We will need much more generation capacity to power about 300 million cars if we’re all going to be forced to drive electric cars. Whether we’re charging them at home or charging them on the road, we will be charging them frequently. Every gas station you see on the roadside today will have to be wired to charge electric cars, and charge speeds will have to be greatly increased. Current technology enables charges in “as little as 30 minutes,” according to Kelly Blue Book. That best-case-scenario fast charging cannot be done on home power. It uses direct current and specialized systems. Charging at home on alternative current can take a few hours to overnight to fill the battery, and will increase the home power bill. That power, like all electricity in the United States, comes from generators using natural gas, petroleum, coal, nuclear, wind, solar, or hydroelectric power according to the U.S. Energy Information Administration. I left out biomass because, despite Austin, Texas’ experiment with purchasing a biomass plant to help power the city, biomass is proving to be irrelevant in the grand energy scheme thus far. Austin didn’t even turn on its biomass plant during the recent freeze.
Half an hour is an unacceptably long time to spend at an electron pump. It’s about 5 to 10 times longer than a current trip to the gas pump tends to take when pumps can push 4 to 5 gallons into your tank per minute. That’s for consumer cars, not big rigs that have much larger tanks. Imagine the lines that would form at the pump, every day, all the time, if a single charge time isn’t reduced by 70 to 80 percent. We can expect improvements, but those won’t come without cost. Nothing does. There is no free lunch. Electrifying the auto fleet will require a massive overhaul of the power grid and an enormous increase in power generation. Elon Musk recently said we might need double the amount of power we’re currently generating if we go electric. He’s not saying this from a position of opposing electric cars. His Tesla dominates that market and he presumably wants to sell even more of them.
Toyota has publicly warned about this twice, while its smaller rival GM is pushing to go electric. GM may be virtue signaling to win favor with those in power in California and Washington and in the media. Toyota’s addressing reality and its record is evidence that it deserves to be heard.
Toyota isn’t saying none of this can be done, by the way. It’s just saying that so far, the conversation isn’t anywhere near serious enough to get things done.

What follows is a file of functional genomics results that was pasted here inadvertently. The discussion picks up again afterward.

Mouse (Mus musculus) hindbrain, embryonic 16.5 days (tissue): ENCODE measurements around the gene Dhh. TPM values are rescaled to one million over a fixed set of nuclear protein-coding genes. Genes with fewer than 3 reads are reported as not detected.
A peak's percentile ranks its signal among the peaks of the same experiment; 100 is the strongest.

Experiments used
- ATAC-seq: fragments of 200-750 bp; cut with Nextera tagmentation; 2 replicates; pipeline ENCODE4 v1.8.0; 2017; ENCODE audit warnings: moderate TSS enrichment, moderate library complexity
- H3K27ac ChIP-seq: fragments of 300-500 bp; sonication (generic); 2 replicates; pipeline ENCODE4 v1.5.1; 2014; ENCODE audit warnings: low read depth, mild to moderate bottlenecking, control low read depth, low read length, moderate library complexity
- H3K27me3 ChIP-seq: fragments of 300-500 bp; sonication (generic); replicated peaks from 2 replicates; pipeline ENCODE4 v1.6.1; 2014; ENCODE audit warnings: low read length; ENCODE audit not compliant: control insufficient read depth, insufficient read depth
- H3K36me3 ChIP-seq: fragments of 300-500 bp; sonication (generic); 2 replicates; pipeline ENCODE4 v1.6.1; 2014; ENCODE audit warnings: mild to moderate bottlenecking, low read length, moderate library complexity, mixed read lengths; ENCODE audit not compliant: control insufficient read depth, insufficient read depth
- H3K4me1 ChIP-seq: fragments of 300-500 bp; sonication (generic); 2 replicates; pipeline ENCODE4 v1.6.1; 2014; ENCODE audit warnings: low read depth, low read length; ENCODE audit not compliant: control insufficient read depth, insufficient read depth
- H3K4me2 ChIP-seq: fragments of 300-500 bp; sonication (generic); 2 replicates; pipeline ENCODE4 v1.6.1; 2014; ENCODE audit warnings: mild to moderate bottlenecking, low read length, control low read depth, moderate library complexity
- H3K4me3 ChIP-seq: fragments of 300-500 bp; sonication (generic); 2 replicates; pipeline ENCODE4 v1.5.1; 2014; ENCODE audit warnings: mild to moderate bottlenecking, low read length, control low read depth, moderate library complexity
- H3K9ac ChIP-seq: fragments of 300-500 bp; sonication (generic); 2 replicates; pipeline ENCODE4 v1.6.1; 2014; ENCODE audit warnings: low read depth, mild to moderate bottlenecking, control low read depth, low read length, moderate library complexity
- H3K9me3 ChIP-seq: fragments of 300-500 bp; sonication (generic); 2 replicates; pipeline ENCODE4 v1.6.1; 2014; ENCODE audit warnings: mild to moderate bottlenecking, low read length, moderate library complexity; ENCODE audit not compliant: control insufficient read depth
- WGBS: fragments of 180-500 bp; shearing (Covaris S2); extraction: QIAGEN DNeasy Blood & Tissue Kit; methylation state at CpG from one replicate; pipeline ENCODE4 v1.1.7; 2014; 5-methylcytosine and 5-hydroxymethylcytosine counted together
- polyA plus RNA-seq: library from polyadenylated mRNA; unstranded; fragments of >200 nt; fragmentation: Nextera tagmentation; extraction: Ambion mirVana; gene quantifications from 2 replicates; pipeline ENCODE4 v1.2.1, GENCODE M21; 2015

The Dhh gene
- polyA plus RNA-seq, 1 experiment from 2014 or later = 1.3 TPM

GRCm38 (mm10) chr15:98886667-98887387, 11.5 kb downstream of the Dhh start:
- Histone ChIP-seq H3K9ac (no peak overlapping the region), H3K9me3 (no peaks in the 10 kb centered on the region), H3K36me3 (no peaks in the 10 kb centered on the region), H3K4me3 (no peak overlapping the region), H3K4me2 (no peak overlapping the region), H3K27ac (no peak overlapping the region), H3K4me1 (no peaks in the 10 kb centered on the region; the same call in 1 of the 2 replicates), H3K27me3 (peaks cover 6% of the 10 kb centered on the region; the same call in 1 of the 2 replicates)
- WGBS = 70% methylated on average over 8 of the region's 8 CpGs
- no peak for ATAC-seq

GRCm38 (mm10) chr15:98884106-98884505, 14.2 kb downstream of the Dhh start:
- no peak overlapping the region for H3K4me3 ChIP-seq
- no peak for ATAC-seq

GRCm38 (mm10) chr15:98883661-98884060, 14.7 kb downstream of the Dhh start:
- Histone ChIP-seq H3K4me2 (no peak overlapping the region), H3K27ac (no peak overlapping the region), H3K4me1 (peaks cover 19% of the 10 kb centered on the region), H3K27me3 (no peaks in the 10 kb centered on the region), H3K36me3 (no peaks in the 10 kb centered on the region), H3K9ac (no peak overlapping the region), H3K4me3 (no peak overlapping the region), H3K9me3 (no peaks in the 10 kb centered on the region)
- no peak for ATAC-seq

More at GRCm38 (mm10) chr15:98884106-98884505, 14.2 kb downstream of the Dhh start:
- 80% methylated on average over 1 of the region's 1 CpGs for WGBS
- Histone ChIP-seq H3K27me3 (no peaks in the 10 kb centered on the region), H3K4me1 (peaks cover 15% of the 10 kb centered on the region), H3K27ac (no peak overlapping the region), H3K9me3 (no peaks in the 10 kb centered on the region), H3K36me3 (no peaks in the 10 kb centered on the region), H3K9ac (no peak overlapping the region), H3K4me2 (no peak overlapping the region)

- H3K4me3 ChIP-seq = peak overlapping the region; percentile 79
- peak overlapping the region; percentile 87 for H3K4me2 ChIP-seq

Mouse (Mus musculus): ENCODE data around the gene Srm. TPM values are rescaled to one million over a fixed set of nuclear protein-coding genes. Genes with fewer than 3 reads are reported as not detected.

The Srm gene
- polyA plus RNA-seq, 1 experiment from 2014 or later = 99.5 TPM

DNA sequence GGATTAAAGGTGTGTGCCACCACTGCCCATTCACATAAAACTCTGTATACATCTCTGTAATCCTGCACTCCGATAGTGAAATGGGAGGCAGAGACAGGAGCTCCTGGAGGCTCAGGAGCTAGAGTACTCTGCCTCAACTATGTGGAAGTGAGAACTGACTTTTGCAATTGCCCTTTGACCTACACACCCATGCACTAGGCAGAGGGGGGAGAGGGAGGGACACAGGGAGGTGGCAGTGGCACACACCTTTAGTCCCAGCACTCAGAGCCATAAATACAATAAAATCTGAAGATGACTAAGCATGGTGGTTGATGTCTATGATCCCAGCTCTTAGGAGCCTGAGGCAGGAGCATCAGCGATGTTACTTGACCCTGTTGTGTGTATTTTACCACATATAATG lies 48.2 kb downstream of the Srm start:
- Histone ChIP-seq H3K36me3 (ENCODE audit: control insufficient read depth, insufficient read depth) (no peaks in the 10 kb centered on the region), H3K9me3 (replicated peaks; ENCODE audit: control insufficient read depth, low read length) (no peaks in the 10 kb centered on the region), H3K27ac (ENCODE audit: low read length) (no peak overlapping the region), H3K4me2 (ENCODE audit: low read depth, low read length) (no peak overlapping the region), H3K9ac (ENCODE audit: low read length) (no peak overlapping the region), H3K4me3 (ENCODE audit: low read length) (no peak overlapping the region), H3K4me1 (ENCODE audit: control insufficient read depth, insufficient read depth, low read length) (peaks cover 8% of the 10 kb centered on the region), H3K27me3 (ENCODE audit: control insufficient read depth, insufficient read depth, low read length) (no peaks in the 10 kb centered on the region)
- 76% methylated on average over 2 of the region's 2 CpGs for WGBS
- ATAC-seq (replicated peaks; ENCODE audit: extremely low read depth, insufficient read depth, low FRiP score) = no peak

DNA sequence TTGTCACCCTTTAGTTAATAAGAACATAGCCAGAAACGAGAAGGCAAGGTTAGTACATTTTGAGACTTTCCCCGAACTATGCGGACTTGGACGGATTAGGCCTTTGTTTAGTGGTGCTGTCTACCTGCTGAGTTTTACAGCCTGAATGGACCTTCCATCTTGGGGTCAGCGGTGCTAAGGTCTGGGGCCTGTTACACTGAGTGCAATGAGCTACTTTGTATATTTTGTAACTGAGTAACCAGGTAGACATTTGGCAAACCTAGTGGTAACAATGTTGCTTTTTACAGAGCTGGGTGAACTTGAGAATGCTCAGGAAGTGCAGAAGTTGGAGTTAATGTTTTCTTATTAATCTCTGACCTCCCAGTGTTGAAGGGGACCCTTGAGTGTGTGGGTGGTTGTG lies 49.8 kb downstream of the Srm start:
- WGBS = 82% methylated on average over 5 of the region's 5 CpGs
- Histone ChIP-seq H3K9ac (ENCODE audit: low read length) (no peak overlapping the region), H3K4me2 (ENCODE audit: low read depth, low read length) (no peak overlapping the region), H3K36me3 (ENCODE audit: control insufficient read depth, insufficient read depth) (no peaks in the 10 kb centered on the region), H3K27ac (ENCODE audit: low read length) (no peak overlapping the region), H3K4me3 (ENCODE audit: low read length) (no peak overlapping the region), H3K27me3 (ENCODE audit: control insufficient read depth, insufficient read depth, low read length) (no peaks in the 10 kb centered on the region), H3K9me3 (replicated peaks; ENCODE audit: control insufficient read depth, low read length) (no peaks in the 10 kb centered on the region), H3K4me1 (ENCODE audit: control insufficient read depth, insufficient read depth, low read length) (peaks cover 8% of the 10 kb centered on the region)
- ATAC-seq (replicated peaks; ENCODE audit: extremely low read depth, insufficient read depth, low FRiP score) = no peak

This event at the Kumeu Showgrounds on the 10th of April, was unfortunately not pushed very hard and many people I have spoken to were not aware that it was taking place. Even people living in Kumeu and surrounding districts were in the dark. My elder daughter, who was aware, suggested Pat and I give our 1929 Deluxe D.A. Dodge a birthday and enter it in the Vintage section, so with help from Fiona and her family, we extricated the 92 year old vehicle from my garage and registered for the event.
W e have often dressed in period clothing for Vintage Car Club events and did so this time just for the hell of it, not for a moment looking to enter any competitions other than with the car. However, we were outnumbered by the family and entered the “Best dressed couples” category and to our astonishment won hands down. My wife Patricia has worked in the rag trade all her life and made most of our clothing, while our daughter Fiona, who was taught much of what she knows by Pat, entered in the “Western Clothing” section and she won that class by a country mile.
T he judging for the vehicles was by popular vote and we were beaten here by a very nice looking 1930 Model A Ford Roadster. Although she had a fantastic two pack paint job and had chrome work for Africa, the chrome plated items and the after-market overhead valve head and twin carburetors were not period correct.
John Campbell Snr
Saturday February 13th I decided to check out round one of the NZ Stadium Off-Road Championships being held at the relatively new track at Colin Dale Park, out by the northern end of Auckland Airport. The fact a work colleague was racing his Pro-Buggy class racer there sealed the deal.
This is the same facility that also hosts the self-drive jet-sprint boats, where you get to have a go around the pond in a jet-sprint boat. There is also a moto-cross track behind the off-road track as well. My understanding of this facility is there are plans afoot to properly develop it into a dedicated motorsport park. Of course, if Auckland Council has any input into it, the land will probably be sold off for housing developments to the highest bidder… but I digress.